The Communication Studies courses I took while at UPS prepared me well for law school because the courses were writing-intensive and involved a high degree of critical thinking. Reading, writing, and critical thinking are three essential skills needed for those embarking on a career in the law.
I first became interested in the Communication Studies major at UPS during my sophomore year, after I took the Communication 244 course: Rhetorical Criticism with Professor James Jasinski. Many students were intimidated by the rigorous pace Professor Jasinski kept in the class. As I recall, we had papers due every week which focused on a famous public address, such as Martin Luther King’s “I have a dream,” President Lincoln’s “House Divided,” or President Kennedy’s “Inaugural Address,” to name a few. Not only did this course require students to engage in their own persuasive writing, but it also required students to do so through critically analyzing another’s prose. This simultaneous exercise in writing forces students to become critical readers and thinkers, learn many of the tools for good writing through others’ writings, and to incorporate such tools into their own writings. On top of all of this, students study our country’s political history through the written and spoken word. Students are introduced to some our country’s most famous orations and speeches, as well as even debates in Congress. Similarly, Professor Jasinski’s 344 – Rhetorical Theory and 444 – Advanced Rhetoric courses take the 244 methods to other levels.
Communication, whether written or verbal, is necessary for law practice. For example, in law school I spent about 95 percent of my entire time either reading lengthy and dense U.S. Supreme Court or Circuit Court cases, (re)studying much of the political history I had learned in Communication studies, or writing mock court briefs and many memorandums. Through my Communication Studies courses, I encountered the writings and speeches of our country’s most famous and storied lawyers and political figures – Daniel Webster, William Jennings Bryant, Abraham Lincoln, and many, many others. It is also instructive to know a little about this country’s political history.
While I found my passion for learning in the Rhetoric track within the Communication Studies major, I also enjoyed many of my other courses for many of the same reasons. The major permitted me to take a variety of classes focused on human interaction and communication, while incorporating range of disciplines, from the spoken word to the written word, from philosophy to history, from politics to business organizations. Communication, much like law, has a pervading influence in any discipline. The law practice is definitely no exception. In fact, to put it affirmatively, the practice of law is largely dependent upon Communication Studies. While law school will introduce many to this notion, it is always wise to start early with courses in Communication Studies!
Brian Mulrey '01
J.D./Masters in Environmental Law
University of Vermont (2005)
Though rhetoric may be fascinating as an academic subject, many students may question the extent of its practical application. Clearly, an understanding of Lakoff and Johnson’s metaphor theories won’t help you pour a better latté as a barista at Starbucks. However, should your communication studies degree take you into higher academics, and specifically the study of law, you will find that the concepts you learned and the skills you developed in the study of rhetoric will serve you well. Outside of John Grisham novels and television thrillers such as Law & Order (which no dedicated law student has the free time to watch), the study of law is primarily an exercise in interpreting, analyzing, and reproducing large blocks of text in which the meaning of each word may be exceedingly important. In other words, it might be fair to categorize the law as rhetoric in action, where linguistic constructs meet the real world. Thus, understanding the interplay between them is essential to being a good lawyer.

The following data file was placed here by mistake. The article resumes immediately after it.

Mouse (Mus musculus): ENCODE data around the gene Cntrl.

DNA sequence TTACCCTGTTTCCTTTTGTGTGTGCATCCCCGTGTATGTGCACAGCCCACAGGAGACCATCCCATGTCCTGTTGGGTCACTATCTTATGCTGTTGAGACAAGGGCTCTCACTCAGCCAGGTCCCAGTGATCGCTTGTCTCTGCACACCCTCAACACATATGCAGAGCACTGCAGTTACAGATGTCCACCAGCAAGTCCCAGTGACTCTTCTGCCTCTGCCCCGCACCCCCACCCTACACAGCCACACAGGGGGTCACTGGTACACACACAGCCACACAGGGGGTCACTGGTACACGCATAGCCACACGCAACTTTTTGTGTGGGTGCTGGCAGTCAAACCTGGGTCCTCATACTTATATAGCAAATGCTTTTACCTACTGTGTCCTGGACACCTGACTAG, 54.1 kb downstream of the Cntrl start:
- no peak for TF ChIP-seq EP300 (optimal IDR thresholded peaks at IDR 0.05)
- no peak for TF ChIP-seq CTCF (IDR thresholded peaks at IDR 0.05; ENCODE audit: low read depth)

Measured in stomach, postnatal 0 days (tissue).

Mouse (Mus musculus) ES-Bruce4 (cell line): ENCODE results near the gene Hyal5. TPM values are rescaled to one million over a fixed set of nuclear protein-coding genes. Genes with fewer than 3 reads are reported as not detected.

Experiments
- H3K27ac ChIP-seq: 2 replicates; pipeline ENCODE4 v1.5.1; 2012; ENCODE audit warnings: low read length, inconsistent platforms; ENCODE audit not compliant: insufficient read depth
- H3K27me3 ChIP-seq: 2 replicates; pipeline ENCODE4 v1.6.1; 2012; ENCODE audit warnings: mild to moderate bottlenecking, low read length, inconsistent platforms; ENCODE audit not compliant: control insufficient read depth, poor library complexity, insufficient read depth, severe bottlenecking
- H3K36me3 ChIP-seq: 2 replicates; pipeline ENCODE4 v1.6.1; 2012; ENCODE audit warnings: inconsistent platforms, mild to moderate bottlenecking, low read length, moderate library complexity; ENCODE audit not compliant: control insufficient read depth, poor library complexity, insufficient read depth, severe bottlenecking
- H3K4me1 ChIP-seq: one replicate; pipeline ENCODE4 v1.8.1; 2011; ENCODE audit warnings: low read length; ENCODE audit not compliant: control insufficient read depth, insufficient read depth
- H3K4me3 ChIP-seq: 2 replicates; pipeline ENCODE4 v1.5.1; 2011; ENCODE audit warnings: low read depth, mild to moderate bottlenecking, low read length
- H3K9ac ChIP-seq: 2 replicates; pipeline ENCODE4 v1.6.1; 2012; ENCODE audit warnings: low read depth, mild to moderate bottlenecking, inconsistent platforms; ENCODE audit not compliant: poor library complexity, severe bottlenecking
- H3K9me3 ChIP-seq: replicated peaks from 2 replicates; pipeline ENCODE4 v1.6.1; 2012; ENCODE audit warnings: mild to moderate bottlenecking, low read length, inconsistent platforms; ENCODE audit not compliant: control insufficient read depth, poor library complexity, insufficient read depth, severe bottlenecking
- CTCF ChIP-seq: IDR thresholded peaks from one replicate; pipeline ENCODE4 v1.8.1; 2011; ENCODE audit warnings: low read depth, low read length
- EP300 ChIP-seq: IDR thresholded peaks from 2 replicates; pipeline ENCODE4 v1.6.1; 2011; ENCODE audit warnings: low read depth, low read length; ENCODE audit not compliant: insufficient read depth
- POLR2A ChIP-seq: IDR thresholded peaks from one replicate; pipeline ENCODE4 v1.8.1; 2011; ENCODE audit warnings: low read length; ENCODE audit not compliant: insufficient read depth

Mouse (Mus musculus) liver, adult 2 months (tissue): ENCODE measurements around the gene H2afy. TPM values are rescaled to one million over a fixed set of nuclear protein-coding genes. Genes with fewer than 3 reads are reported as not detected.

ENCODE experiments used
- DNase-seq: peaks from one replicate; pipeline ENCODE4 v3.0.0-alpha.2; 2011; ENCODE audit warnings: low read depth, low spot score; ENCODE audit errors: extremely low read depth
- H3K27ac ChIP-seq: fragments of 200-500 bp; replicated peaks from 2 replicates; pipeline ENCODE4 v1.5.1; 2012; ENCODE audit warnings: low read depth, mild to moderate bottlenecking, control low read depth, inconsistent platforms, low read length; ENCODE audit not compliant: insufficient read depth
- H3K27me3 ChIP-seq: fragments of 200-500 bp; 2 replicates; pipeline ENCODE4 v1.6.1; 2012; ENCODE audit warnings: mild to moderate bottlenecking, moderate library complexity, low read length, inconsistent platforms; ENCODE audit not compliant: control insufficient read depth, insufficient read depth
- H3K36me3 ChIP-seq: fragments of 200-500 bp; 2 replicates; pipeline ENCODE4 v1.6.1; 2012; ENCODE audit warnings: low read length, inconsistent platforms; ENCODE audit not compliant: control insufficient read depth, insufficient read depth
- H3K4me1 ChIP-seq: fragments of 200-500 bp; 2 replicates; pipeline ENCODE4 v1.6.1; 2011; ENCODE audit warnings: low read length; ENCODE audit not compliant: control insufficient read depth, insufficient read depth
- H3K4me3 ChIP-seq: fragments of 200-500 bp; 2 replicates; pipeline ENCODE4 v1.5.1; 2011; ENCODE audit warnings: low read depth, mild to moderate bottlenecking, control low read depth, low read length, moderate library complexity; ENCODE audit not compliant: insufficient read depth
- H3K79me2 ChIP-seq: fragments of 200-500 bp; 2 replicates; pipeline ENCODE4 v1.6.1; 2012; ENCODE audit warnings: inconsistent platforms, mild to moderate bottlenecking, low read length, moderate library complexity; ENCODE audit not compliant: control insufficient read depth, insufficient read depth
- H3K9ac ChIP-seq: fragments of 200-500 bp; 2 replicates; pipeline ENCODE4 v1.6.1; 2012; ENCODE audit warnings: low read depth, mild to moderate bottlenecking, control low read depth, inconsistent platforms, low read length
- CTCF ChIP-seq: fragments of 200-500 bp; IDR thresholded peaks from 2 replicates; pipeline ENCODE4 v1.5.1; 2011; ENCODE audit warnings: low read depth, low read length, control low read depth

Additionally, the rhetorical tools you learn will be exceptionally useful in crafting persuasive arguments on behalf of your client, whether written as a legal brief, or as a closing statement in front of a jury. Though the exigencies of a trial lawyer and Lincoln giving his second inaugural may be distinct, the goal is one and the same: employing the language at your disposal for the purpose of convincing others to adopt your point of view. It is also worth noting that the majority of well-respected and frequently-cited judges and legal scholars not only have a technical mastery of the law, but write with the flair of someone who has clearly mastered many of the techniques we study as rhetoricians. All of this is a long and complicated way of saying that studying rhetoric is one of the best ways you can prepare for a successful career in the law, which is an added bonus on top of the fact that studying rhetoric will make you generally smarter and better-looking than everyone else.
Paul Danielson '02
J.D. Northwestern University School of Law (2007)
The first thing you will realize when you get to Law School is that being an attorney has little to do with knowing all the laws, rules, codes and regulations by heart. Rather, what really matters is your ability to interpret, understand and communicate complex messages. I cannot emphasize enough how valuable my experience in the UPS Communication Studies Department was in laying the foundation for these critical skills.
The most applicable course in my opinion was Rhetorical Criticism. For example, when dealing with a ridiculously difficult UCC (Uniform Commercial Code) statute, at first glance, you will likely have no clue what it means. In Law School, statutes can feel as if they are written in another language. Rhet Crit helped me step back, slow down and deconstruct the text line by line, map out the clauses and look for keys to solving the puzzle like “and” or “or.” Instead of having to understand a jumbled mess of words, I simply work through a “decision tree” step by step. It’s a huge advantage.